Zhang, Chenhui (2022-07-03) [Dissertation]
    Advisor: Zhang, Xixiang
    Committee members: Zhou, Shengqiang; Li, Xiaohang; Lanza, Mario
    In the past few years, magnetic two-dimensional (2D) materials and topological spin textures have become two of the hottest topics in the fields of material science and spintronics. Creating topological spin textures in 2D magnets naturally becomes very attractive, because one may take advantages of both to construct novel spintronic devices. In this dissertation, we investigated the structural and magnetic properties of several emerging 2D magnets and successfully observed topological spin textures in some of them. First, we synthesized quasi-van der Waals (vdW) ferromagnet Fe0.26TaS2. Its critical behavior was systematically studied by measuring the magnetization around the ferromagnetic to paramagnetic phase transition temperature. The results reveal that the spin coupling inside Fe0.26TaS2 crystal is of the three-dimensional Heisenberg type with long-range magnetic interaction and that the exchange interaction decays with distance as J(r) ~ r −4.71. Second, we synthesized vdW ferromagnet Fe5−δGeTe2 crystals and observed dipole skyrmions with unconventional helicity polarization in the nanoflake samples. We demonstrated that the short-range order of Fe split sites in Fe5−δGeTe2 results in a localized Dzyaloshinskii–Moriya interaction contribution, which breaks the degeneracy of the opposite helicities and leads to the helicity polarization. Moreover, the topological spin textures can persist up to nearly room temperature (~273 K). This work provides new insights into the skyrmion topology in 2D materials and reveals great potentials of Fe5−δGeTe2 for spintronic applications. Third, we successfully synthesized Cr1/3TaS2 single crystals, a quasi-vdW helimagnet. We found that one-dimensional nontrivial magnetic solitons can be created below its Curie temperature. The coupling of the strong spin–orbit interaction from TaS2 and the chiral arrangement of the magnetic Cr ions evoke a robust Dzyaloshinskii-Moriya interaction. A magnetic helix having a short spatial period of ~25 nm was observed in Cr1/3TaS2 via Lorentz transmission electron microscopy. Moreover, chiral solitons can be created under an in-plane magnetic field, and the soliton confinement and discretization effects were also observed. Our work introduces a new paradigm to soliton physics and provides an effective strategy for seeking novel 2D magnets.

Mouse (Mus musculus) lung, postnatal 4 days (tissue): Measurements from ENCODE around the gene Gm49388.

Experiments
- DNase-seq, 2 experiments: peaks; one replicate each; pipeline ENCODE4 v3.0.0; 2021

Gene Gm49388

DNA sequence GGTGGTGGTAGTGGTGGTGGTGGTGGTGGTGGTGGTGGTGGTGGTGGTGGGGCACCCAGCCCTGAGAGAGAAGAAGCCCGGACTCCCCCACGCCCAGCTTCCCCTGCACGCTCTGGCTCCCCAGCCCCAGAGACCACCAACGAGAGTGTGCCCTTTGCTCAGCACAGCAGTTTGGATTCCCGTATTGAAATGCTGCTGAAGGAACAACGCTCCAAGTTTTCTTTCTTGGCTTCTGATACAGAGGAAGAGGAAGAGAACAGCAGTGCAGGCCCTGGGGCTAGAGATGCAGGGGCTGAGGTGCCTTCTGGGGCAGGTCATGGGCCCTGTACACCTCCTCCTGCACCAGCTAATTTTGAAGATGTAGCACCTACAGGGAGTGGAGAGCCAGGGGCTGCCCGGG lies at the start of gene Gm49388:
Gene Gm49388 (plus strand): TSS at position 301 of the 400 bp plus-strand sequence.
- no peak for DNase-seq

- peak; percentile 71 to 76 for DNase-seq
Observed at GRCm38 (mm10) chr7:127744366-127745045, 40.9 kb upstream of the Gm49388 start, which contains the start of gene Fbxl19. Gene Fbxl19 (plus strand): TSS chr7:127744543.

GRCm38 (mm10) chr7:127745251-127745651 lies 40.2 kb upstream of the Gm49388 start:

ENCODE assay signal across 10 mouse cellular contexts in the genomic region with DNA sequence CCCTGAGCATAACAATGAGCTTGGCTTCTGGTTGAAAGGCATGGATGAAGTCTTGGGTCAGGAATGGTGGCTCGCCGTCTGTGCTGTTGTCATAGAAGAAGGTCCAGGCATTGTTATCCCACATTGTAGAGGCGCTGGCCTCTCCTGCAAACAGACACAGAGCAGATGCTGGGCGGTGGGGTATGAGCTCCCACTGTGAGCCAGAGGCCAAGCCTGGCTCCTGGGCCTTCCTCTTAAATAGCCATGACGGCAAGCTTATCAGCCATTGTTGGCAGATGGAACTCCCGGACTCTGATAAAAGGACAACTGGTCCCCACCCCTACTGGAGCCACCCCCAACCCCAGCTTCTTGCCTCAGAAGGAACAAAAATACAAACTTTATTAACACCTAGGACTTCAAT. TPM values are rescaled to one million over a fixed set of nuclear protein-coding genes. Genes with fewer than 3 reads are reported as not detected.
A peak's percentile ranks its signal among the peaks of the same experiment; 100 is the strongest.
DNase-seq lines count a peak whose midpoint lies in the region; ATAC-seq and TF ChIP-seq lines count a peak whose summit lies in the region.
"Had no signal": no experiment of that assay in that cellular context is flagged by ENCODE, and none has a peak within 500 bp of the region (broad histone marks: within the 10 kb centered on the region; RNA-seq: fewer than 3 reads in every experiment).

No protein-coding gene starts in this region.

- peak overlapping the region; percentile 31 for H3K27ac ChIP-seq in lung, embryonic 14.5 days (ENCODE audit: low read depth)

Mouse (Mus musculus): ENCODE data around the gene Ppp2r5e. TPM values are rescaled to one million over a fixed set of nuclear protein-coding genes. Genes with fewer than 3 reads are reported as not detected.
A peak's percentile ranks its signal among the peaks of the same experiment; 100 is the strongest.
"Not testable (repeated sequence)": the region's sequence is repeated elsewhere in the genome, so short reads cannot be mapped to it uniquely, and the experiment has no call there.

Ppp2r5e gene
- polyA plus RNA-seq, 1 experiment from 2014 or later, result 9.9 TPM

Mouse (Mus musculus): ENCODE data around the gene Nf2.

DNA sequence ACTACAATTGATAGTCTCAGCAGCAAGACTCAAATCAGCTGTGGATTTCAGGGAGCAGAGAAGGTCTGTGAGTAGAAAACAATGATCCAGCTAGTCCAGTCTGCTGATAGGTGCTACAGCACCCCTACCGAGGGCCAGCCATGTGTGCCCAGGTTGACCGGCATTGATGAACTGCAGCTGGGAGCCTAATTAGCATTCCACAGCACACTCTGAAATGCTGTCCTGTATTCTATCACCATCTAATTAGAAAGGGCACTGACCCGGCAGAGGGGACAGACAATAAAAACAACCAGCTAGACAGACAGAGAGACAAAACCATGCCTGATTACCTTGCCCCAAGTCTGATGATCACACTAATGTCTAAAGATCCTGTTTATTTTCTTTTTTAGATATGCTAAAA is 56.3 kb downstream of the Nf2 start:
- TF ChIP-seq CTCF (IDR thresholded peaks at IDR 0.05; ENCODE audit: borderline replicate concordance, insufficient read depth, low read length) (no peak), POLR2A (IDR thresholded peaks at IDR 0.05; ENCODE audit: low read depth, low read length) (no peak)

• Liquid Metal - Based Inertial Sensors for Motion Monitoring and Human Machine Interfaces

    Babatain, Wedyan (2022-07) [Dissertation]
    Advisor: Hussain, Muhammad Mustafa
    Committee members: Alouini, Mohamed-Slim; Saikaly, Pascal; Ma, Zhenqiang